3. It is imperative that policy regulators, for the sake of cyber insurance policy buyers, clarify and standardise the legal wording in policies available to the latter in partnership with insurance industry organisations like the Insurance Services Office (ISO) in the USA, for designating which cyber risks are and are not covered under their (CGL and/or stand-alone) policies. Apart from clearing out a customer’s mind on precisely what its cyber-policy is covering, this could enable the latter to compare across cyber insurance policies for brokers, thereby inculcating healthy market competition of security-improving cyber insurance solutions. Regulators should also enforce and standardise the operation that certain lines of non-cyber insurance should provide a basic amount of coverage of cyber-risks. This will possibly also help fill any notable gaps in coverage.
  4. Regulatory policymakers must have a focused eye towards improving cyber-security, even at the cost of limiting the cyber insurance market that might upset both carriers and policyholders. As a most pertinent example, cyber insurers should endorse the unpopular practice of not paying online extortion demands by ransomware attackers to recover files. This would serve an important social goal of decreasing cybercrime by reducing the profits of cyber-criminals—even though businesses would find it difficult to insulate themselves from the direct costs of ransomware. One would argue, and even cite real-world examples, where the cost accrued by (cyber-insured) organisations to recover files without paying a ransom is more than that when they decide to pay the ransom. However, their logic that weighs the cost of a ransom against the amount of money needed to restore business computer systems without paying a ransom demand does not consider the costs of future such attacks that the perpetrators will commit supported by the funds they received from their victims. It is in this regard that regulators, arguably even more than other victims of ransomware attacks, should take responsibility to disincentivise cybercrime by preventing ransom from being paid through cyber insurance policies. This would contribute to the greater goal for the social good of making cyber extortion less profitable and therefore, less likely to be actively pursued by criminals in the future.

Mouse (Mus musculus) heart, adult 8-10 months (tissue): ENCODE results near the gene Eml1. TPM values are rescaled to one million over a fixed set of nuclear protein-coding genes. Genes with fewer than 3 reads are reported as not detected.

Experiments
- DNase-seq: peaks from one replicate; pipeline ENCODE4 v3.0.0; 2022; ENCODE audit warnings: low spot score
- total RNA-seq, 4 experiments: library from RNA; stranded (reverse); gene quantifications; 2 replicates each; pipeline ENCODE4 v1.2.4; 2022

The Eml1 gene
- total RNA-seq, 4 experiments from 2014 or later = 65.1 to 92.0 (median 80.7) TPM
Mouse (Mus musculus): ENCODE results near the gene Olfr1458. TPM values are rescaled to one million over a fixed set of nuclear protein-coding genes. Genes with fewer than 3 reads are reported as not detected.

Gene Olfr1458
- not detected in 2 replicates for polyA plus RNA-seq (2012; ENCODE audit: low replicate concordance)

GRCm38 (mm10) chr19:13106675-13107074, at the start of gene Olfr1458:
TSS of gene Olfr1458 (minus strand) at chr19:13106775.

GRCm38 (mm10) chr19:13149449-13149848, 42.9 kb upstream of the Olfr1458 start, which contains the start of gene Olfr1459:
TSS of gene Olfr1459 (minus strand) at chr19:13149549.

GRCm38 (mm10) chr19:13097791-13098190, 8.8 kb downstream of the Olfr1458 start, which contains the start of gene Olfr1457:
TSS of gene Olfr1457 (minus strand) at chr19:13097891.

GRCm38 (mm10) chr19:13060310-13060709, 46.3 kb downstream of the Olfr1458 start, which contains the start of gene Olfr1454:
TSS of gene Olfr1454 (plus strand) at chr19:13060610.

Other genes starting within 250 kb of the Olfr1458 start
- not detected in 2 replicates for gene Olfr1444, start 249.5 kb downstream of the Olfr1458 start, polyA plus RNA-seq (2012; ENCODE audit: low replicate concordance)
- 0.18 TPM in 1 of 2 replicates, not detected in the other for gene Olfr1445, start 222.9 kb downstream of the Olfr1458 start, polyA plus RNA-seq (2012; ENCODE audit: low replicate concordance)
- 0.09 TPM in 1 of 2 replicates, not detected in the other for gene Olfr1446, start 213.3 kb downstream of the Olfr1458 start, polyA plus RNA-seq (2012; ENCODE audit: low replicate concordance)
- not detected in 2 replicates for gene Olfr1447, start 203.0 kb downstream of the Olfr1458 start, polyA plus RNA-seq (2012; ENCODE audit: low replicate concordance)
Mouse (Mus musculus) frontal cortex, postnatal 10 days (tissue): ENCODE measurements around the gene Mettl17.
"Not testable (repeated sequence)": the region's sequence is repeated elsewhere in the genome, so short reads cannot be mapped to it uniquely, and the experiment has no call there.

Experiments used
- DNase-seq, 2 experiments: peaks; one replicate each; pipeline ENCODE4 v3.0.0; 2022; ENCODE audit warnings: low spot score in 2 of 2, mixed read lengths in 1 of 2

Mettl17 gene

5. Regulatory policymakers should enforce limits on the amount of insurance money that can be used for paying government fines by companies experiencing cybersecurity breaches because of failing to adopt cyber-security best practices. As an example, for data protection regulations (such as the GDPR), forbidding insurers from covering regulatory penalties would add force to these regulations and potentially make businesses directly face the financial consequences of their decisions to (or not to) allocate enough budget to build a cyber-security culture within their organisation. This will drive regulatory investigations to serve as more effective deterrents to poor security practices.

Ranjan Pal (Massachusetts Institute of Technology, Sloan School of Management)
Bodhibrata Nag (Indian Institute of Management Calcutta)

[This article has been published with permission from IIM Calcutta. www.iimcal.ac.in Views expressed are personal.]